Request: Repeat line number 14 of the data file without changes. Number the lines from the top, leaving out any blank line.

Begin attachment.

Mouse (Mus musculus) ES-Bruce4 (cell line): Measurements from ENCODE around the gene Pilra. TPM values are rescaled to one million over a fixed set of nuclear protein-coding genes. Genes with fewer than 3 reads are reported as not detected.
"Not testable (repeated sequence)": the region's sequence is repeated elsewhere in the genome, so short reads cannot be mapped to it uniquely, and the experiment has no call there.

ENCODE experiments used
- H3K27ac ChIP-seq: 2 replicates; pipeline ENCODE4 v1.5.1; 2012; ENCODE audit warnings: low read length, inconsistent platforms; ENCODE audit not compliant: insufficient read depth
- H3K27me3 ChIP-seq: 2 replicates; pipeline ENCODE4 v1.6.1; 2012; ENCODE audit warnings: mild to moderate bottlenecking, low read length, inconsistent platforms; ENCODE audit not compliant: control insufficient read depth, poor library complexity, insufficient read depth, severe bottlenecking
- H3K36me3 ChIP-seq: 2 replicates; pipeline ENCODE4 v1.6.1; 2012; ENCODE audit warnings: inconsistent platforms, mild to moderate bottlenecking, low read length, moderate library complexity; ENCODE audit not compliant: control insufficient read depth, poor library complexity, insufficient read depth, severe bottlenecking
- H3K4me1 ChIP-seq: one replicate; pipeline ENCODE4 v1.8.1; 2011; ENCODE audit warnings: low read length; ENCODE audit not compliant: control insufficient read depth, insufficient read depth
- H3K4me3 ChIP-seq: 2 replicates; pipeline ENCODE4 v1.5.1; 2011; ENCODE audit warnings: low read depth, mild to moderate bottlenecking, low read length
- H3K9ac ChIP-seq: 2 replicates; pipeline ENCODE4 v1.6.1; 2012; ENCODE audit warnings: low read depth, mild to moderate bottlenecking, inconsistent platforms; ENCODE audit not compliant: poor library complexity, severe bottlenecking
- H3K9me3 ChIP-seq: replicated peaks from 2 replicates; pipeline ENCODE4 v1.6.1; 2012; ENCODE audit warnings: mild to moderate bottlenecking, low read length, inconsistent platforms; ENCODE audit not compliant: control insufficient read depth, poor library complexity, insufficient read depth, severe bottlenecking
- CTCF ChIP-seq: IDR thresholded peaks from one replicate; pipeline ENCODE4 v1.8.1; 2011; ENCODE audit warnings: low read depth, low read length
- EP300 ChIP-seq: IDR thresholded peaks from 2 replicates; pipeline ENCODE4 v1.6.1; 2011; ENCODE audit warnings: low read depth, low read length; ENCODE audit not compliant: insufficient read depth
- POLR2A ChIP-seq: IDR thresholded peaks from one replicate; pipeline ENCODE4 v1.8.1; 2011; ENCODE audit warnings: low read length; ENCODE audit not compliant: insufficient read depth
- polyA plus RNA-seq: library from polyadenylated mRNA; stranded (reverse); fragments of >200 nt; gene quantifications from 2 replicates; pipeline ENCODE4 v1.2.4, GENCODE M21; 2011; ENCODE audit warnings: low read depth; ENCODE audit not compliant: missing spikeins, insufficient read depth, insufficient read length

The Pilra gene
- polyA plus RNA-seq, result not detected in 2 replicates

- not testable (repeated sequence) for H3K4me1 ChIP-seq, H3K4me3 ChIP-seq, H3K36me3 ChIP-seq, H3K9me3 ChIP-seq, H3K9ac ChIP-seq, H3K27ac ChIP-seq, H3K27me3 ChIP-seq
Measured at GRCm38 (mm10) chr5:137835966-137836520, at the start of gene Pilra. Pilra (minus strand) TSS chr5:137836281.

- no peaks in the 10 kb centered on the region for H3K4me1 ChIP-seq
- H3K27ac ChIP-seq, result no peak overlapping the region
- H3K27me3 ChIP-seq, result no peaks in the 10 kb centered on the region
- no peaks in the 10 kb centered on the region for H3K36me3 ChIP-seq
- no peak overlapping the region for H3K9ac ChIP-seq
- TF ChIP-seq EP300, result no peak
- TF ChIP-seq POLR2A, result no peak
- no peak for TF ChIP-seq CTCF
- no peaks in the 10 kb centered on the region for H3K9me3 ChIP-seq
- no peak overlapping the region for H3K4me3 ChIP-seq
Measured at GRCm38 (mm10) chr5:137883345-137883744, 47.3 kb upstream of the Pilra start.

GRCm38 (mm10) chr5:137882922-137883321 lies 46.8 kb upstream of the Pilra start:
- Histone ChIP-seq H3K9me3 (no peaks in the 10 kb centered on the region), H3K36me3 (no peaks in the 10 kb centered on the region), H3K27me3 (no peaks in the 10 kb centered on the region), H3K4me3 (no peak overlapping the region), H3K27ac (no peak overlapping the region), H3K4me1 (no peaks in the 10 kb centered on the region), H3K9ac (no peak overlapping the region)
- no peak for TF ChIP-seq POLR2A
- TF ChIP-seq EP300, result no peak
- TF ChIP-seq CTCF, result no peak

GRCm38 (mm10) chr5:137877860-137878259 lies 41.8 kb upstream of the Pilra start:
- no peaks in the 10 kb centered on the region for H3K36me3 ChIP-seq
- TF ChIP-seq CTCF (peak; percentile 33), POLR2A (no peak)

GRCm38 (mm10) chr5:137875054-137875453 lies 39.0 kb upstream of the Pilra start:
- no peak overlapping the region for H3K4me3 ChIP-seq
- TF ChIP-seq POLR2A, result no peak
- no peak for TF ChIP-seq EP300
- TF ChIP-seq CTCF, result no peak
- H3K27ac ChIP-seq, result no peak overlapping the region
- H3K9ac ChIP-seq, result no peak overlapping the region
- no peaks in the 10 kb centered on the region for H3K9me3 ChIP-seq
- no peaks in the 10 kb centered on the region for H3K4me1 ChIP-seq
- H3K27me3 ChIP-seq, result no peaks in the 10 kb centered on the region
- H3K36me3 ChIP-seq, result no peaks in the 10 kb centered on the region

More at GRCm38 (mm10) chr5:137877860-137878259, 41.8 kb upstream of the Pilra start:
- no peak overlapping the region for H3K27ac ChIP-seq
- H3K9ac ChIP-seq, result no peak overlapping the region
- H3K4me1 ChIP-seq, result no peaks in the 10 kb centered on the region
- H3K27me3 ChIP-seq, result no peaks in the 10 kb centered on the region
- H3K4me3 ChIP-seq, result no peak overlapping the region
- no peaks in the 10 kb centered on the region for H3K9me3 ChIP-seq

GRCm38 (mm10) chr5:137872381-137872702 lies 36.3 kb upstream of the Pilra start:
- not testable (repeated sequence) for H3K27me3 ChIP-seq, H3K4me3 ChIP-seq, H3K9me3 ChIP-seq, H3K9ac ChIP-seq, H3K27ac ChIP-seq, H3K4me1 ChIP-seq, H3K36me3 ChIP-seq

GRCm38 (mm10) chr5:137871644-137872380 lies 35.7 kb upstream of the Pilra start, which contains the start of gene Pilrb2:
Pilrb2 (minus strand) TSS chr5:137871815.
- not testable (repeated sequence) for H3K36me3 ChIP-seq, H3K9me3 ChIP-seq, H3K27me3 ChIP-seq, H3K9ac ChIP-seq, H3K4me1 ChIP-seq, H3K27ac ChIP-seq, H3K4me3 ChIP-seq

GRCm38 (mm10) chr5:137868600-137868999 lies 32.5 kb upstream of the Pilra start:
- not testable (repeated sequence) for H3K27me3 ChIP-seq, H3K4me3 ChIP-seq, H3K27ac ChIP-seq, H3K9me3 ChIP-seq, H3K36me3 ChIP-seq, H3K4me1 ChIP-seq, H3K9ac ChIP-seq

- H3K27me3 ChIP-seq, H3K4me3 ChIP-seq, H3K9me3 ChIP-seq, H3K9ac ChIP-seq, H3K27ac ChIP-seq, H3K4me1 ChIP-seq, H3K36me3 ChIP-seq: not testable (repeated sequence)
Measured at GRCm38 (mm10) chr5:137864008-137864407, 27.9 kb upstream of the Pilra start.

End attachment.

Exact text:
- polyA plus RNA-seq: library from polyadenylated mRNA; stranded (reverse); fragments of >200 nt; gene quantifications from 2 replicates; pipeline ENCODE4 v1.2.4, GENCODE M21; 2011; ENCODE audit warnings: low read depth; ENCODE audit not compliant: missing spikeins, insufficient read depth, insufficient read length